In a strange dichotomy, Ørsted felt that she needed to reconnect with her youth while simultaneously moving forward into a more realistic, mature future. Themes of nostalgia and living with a youthful spirit have always pervaded her music – her last project, released in 2018, was titled Forever Neverland in reference to Peter Pan’s steadfast commitment to never growing up. Even her Twitter handle reads @MOMOMOYOUTH. Ørsted’s realization was that living in Neverland forever, slowly morphing into a disingenuous version of herself, wasn’t sustainable. She turned her focus instead to self-care days and more personal tracks analyzing the ups and downs of her life subsumed in the grinding machine of celebrity culture. Getting out and finally taking the leap to adulthood was one of the most punk things she could have done.

“I’ve talked to many other musicians about this – it’s like you freeze in time the moment you break through into success.”

“I’ve talked to many other musicians about this – it’s like you freeze in time the moment you break through into success,” she says. “Even when I was a teenager, I was nostalgic about being younger, and it’s a big source of inspiration for me, but I started feeling like it was too much. I wasn’t willing to let go of this mindset of ‘just keep going, just keep dreaming.’ Ever since I was a little kid it was my dream to be a musician. The jobs kept coming, and I think it was impossible for me to stop because I was living my literal dream life.”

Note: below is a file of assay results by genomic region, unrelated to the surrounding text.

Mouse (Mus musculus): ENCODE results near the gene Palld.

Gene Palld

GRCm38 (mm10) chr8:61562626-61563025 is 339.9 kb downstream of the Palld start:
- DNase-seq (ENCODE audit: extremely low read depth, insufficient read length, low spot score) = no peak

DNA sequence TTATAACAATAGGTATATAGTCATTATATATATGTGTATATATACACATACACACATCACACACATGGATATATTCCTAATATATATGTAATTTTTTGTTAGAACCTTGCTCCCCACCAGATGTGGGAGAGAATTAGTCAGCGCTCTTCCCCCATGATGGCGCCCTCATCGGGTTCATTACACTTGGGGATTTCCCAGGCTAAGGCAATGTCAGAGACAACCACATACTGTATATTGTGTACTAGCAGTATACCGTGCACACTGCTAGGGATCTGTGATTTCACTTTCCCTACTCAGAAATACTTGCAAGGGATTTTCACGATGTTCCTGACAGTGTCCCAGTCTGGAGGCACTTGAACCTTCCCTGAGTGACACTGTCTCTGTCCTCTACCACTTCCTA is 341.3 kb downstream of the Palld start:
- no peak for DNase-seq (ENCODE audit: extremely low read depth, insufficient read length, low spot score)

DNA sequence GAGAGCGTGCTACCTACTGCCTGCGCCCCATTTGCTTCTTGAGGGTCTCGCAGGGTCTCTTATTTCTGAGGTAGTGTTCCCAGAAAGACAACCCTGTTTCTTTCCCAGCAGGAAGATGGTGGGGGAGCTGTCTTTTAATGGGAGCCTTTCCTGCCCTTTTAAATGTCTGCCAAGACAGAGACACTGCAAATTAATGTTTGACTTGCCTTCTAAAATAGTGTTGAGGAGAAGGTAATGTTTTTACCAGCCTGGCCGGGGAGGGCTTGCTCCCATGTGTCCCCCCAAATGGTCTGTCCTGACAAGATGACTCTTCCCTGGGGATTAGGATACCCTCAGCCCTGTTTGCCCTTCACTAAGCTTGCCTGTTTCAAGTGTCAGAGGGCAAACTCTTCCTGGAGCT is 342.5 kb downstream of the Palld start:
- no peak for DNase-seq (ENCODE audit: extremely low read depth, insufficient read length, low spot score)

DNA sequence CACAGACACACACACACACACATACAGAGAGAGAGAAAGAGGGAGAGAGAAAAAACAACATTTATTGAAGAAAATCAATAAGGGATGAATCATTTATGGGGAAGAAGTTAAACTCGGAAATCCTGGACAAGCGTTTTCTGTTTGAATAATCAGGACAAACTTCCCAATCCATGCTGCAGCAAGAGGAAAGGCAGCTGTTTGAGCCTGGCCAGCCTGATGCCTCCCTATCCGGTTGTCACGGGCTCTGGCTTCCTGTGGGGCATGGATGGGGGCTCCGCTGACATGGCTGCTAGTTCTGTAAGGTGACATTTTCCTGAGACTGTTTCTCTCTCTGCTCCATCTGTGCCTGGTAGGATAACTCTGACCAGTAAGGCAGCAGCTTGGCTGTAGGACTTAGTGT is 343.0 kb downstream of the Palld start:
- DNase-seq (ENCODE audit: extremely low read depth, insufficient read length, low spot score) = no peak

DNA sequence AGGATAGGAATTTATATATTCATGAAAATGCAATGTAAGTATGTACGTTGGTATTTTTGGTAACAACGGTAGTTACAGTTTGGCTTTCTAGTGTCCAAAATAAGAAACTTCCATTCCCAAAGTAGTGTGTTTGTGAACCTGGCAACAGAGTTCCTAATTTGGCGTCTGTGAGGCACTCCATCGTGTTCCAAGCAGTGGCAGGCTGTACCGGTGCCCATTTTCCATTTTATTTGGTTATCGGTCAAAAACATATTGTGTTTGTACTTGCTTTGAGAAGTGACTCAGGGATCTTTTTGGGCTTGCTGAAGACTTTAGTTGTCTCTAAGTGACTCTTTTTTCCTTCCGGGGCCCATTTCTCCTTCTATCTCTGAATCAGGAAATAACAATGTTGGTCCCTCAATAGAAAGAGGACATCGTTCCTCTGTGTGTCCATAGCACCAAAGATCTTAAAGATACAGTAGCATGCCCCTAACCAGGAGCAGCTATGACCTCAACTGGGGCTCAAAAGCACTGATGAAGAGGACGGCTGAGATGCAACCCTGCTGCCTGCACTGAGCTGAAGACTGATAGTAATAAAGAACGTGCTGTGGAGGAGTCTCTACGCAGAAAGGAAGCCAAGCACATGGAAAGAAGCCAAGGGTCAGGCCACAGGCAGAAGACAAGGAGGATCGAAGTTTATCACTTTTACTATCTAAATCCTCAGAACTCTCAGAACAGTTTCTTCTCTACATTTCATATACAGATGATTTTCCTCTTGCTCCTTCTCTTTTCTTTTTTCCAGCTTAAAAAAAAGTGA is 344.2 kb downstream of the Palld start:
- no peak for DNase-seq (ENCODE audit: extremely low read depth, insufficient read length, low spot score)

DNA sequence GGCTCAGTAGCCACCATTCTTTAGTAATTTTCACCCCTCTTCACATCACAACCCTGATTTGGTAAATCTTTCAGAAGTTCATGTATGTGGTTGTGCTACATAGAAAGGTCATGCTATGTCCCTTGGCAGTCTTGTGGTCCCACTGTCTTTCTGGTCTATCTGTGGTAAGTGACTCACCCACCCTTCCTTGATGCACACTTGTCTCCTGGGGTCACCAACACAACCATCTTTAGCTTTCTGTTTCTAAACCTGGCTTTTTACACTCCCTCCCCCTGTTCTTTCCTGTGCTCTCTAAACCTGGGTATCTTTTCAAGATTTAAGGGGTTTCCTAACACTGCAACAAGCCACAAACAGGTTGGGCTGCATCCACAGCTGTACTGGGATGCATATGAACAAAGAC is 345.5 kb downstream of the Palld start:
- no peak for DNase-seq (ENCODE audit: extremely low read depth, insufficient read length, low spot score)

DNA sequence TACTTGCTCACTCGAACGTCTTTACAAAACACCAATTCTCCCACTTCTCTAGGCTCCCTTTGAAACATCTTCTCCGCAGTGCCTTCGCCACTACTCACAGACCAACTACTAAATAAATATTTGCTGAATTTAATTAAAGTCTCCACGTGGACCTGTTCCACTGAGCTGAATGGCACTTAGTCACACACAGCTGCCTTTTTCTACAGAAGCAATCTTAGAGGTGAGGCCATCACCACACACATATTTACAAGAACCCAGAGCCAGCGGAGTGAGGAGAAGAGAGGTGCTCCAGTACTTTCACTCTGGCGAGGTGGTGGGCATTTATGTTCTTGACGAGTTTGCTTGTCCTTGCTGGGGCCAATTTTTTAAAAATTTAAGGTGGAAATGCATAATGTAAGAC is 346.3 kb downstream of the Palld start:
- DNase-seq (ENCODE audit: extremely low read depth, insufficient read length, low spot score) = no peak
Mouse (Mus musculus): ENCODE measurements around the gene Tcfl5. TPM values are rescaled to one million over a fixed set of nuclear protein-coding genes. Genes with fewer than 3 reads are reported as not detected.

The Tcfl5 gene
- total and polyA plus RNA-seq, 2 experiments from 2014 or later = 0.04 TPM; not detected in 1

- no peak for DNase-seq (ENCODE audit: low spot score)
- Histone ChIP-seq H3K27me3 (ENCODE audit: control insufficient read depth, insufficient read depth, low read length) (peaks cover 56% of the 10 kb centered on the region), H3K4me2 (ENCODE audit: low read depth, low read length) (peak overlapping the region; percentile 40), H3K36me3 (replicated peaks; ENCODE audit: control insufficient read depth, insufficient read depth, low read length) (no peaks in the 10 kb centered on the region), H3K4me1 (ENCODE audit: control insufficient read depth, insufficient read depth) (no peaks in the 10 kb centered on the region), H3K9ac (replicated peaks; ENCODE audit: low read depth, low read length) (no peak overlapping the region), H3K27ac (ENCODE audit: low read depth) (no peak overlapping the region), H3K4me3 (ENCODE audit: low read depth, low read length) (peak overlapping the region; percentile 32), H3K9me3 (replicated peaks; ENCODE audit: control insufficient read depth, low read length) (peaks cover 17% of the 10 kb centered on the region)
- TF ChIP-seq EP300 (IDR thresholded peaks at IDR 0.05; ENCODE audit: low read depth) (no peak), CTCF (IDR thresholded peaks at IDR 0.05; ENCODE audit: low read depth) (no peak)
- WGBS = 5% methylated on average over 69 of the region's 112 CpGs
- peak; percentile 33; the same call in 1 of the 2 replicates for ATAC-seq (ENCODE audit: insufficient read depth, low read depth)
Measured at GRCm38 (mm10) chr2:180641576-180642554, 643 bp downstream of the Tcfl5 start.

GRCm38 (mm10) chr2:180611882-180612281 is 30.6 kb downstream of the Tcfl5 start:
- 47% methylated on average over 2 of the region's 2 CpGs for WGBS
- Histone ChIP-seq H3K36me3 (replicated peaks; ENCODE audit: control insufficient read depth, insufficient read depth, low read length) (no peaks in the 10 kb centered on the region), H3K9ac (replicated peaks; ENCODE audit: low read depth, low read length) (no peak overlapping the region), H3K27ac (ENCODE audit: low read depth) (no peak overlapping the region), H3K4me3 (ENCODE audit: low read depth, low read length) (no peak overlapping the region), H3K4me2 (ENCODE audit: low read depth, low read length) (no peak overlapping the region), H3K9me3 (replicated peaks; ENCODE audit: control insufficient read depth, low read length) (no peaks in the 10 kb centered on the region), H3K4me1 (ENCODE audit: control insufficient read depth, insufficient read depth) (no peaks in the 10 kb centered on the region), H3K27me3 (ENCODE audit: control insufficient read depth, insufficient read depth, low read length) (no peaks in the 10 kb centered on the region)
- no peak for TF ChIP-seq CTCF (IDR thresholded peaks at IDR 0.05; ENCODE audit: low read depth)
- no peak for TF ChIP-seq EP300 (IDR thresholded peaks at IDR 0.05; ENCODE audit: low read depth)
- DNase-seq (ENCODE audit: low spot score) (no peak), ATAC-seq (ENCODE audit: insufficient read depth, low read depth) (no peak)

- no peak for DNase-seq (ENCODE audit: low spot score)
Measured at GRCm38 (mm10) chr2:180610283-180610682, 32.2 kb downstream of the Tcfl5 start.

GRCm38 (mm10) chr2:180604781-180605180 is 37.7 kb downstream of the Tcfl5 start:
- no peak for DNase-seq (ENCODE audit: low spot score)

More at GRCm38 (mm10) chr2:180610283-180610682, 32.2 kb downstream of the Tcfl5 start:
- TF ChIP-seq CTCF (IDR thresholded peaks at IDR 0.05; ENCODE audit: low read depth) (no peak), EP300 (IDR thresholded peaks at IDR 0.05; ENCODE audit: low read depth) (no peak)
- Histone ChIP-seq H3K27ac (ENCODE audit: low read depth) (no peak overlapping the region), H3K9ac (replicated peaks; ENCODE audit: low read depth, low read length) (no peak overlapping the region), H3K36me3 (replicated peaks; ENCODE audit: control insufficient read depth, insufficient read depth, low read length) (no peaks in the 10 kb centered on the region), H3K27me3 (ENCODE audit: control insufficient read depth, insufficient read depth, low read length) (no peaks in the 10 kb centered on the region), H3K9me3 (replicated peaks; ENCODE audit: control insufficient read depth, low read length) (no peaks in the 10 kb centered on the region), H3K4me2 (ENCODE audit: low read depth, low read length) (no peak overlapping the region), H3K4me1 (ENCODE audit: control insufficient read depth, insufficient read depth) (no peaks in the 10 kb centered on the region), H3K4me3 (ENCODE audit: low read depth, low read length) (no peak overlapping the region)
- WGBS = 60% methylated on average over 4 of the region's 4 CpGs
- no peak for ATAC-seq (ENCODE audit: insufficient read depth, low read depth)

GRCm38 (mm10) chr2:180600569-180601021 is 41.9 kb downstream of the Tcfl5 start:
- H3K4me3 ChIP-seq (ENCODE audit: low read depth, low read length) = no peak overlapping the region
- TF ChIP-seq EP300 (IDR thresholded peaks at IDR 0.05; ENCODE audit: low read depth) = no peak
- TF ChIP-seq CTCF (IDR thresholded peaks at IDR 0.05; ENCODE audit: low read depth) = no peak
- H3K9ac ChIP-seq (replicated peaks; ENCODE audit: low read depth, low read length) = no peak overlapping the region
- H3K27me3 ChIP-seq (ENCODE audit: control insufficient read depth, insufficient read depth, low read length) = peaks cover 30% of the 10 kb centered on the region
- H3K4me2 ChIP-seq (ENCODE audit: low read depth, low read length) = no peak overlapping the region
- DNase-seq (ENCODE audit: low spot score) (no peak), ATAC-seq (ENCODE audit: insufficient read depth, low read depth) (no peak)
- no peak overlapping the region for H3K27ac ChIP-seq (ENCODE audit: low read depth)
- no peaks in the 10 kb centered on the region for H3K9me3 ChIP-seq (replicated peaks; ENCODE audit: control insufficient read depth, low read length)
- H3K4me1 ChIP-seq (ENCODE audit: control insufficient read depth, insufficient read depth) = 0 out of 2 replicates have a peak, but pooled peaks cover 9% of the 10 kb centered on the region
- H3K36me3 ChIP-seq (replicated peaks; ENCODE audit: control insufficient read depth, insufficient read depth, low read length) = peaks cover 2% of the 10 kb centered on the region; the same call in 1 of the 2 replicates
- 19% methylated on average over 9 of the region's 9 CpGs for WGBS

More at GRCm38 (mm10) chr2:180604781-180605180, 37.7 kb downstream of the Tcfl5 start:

The resulting music isn’t a return to the incendiary power chords and full-voiced aggression of her early days, but it’s certainly a lot closer to the avant-garde, rule-free hyperpop and PC Music camps than the stadium-ready styles of the electronic producers that her name was previously attached to. When Ørsted started out, there was some initial pushback from her team about using a character that is essentially unpronounceable to English-speaking audiences. The uniqueness of the “Ø” is exactly what piqued many fans’ interests, and her music functions in essentially the same way – anthemic electro-pop thrills that always contain one bold, defiant instrumental twist, whether it’s a massive breakbeat on more tender acoustics, sudden grinding, industrial dance sections, or a roaring guitar solo. It’s all topped off with a voice that superproducer Benny Blanco once called “the most unique, interesting, hypnotic voice in the world,” full of cracks, eccentricities, and emotion.